In my country, Canada, today is the second official National Day for Truth and Reconciliation.
There were 140 federally-run residential schools all across Canada that operated between 1867 and 1996. The intent was to ‘teach the Indian out of the child’: complete assimilation, in other words. The children were forcibly removed from their homes. Their hair was cut; they were forbidden to speak their native tongue; they were forbidden to practice their spirituality and their traditions; they were not allowed to go home and they endured unimaginable abuse: either of neglect, physical and sexual abuse, or worse.
They were sent home when they were eighteen.
And many never made it home at all.
A year-and-a-half ago, ground-penetrating radar located the remains of 215 children buried in unmarked graves at the former Kamloops Indian Residential School on the Tk’emlúps te Secwépemc First Nation.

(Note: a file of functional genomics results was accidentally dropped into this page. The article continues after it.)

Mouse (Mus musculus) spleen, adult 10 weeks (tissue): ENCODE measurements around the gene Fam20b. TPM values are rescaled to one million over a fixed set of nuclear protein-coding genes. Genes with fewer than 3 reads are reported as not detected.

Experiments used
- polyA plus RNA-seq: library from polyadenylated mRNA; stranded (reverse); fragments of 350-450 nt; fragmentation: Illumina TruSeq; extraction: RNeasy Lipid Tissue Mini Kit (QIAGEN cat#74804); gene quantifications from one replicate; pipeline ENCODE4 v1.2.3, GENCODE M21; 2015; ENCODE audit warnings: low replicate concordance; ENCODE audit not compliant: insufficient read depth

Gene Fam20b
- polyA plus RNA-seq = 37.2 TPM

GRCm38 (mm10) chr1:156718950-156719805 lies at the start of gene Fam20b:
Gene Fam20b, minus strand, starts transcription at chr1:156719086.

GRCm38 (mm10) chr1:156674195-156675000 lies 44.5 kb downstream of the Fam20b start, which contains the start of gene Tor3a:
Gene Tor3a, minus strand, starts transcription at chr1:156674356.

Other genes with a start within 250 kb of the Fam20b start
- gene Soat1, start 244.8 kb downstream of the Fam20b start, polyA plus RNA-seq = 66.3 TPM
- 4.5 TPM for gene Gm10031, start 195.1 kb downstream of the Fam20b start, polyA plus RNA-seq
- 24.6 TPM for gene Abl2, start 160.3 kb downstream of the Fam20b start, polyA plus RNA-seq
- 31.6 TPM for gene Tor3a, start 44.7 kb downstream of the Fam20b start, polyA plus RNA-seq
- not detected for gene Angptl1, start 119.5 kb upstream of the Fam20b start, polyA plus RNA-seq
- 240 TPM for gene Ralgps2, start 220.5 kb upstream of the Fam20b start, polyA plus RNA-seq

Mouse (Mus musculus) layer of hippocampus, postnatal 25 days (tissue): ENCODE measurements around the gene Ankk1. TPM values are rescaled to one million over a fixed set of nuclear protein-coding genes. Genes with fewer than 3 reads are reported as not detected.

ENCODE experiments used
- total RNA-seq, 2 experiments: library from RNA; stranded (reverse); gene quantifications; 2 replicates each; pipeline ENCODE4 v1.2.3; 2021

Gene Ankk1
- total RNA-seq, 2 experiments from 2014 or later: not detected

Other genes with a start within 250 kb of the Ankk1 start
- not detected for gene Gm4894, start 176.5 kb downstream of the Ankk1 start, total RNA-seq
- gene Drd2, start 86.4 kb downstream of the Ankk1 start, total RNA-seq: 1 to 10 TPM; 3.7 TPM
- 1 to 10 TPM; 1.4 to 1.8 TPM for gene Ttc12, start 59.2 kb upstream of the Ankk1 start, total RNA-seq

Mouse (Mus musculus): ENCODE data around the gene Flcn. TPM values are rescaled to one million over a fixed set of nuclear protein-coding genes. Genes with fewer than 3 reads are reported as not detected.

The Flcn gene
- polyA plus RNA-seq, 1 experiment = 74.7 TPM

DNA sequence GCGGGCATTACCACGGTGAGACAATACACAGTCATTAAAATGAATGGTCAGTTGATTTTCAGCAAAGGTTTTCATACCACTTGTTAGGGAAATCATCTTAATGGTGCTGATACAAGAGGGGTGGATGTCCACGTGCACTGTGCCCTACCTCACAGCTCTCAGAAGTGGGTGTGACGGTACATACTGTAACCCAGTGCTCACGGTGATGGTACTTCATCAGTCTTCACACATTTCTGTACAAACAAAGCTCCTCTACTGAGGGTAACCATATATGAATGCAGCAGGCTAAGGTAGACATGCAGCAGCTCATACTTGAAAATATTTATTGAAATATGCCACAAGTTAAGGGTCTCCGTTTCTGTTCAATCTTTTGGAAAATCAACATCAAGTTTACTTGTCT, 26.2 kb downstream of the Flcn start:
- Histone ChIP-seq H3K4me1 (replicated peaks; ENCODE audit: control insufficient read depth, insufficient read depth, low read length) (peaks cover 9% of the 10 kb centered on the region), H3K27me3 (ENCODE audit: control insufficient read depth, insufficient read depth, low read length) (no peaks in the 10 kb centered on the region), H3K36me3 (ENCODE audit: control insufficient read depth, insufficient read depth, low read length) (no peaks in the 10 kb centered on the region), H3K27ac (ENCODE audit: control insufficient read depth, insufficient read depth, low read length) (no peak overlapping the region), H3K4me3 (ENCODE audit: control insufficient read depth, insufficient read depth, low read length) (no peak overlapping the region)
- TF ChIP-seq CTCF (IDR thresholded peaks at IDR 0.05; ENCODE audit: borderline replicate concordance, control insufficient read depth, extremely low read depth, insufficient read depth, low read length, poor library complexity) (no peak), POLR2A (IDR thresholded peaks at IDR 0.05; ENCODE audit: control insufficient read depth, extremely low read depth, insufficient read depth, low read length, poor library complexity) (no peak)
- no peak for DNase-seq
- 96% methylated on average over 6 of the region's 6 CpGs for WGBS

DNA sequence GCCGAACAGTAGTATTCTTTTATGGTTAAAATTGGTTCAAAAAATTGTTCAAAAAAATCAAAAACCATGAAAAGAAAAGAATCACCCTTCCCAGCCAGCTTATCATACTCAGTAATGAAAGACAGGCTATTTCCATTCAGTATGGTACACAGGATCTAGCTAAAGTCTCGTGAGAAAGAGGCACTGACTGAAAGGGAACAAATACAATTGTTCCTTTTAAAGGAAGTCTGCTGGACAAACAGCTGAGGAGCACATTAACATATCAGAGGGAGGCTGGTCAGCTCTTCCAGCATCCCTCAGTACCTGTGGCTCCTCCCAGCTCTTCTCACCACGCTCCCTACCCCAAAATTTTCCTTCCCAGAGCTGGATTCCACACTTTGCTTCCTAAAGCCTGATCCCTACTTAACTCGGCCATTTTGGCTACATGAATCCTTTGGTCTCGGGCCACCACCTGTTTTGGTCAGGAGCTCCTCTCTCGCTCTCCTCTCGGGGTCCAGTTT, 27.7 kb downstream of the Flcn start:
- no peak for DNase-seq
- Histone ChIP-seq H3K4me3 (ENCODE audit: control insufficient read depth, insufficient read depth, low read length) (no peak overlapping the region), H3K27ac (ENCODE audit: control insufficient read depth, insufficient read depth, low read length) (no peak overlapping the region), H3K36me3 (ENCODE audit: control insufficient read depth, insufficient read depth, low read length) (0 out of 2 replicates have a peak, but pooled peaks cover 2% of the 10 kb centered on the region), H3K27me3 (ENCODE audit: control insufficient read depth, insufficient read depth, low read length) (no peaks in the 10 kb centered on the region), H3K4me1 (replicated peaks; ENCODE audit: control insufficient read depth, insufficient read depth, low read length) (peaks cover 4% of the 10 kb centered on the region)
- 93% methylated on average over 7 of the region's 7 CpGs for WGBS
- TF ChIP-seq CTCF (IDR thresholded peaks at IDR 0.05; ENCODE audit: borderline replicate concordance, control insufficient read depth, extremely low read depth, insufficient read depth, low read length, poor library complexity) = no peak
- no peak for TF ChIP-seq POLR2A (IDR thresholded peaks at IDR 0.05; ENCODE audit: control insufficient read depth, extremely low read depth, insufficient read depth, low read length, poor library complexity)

Those little bodies were the first that were found but they were not the last. As the search to bring those children home is ongoing, I could not find a final tally but it will likely be in the thousands.
It took that terrible discovery for non-Indigenous Canadians to finally start paying attention to what First Nation, Inuit and Métis peoples had been telling us for generations about the terrible abuse they have suffered, and continue to suffer.
Intergeneration abuse does not just go away on its own.
I am a white woman, likely of European descent. The only thing that would afford me with more privilege would be if I were a white man.
I cannot pretend to know or understand the horrors that all those children – and their families – suffered for generations.
But I am a Mom. And a daughter. And a sister. And a life partner. And a friend.
I do understand love.
And so, I am most imperfectly doing what our Indigenous brothers and sisters have asked us to do. I am listening. I am exploring the rich and diverse cultures, the voices, the experiences and the stories of the First Nations, Inuit, and Métis peoples.
And I am believing every word.
I think, at the very least, we owe our Indigenous brothers and sisters that much.
Patti Moore Wilson/© wednesdayschildca.wordpress.com
I reside on the unceded and unsurrendered lands of the Wolastoqiyik, Mi’kmaq and Peskotomuhkatiyik